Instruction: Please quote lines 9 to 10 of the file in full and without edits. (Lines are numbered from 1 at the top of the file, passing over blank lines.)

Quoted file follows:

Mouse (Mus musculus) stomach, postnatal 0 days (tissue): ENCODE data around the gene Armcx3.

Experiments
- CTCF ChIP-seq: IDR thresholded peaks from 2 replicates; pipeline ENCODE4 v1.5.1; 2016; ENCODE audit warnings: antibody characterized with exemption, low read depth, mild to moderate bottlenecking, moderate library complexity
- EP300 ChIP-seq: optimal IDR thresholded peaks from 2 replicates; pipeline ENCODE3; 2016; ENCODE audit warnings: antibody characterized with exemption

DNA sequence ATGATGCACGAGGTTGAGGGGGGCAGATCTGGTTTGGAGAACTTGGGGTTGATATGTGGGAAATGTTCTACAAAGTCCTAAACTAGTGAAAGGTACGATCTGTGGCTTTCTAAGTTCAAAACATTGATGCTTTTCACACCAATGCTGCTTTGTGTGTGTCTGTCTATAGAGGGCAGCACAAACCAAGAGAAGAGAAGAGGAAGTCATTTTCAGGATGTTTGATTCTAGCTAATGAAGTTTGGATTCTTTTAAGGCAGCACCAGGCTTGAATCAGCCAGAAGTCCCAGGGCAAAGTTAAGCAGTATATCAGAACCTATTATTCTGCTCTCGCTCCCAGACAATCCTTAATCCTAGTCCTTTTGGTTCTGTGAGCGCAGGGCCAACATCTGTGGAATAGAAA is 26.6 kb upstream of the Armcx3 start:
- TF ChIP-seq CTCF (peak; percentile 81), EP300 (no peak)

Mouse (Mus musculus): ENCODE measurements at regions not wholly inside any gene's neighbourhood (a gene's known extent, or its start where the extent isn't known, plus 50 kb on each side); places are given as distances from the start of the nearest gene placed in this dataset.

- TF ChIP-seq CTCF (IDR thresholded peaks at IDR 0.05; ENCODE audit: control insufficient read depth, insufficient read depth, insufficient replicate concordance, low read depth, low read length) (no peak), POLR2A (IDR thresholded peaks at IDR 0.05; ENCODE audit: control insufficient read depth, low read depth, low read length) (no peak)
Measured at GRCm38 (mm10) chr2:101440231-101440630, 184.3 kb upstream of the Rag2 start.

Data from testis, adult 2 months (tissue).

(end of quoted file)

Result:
Measured at GRCm38 (mm10) chr2:101440231-101440630, 184.3 kb upstream of the Rag2 start.

Data from testis, adult 2 months (tissue).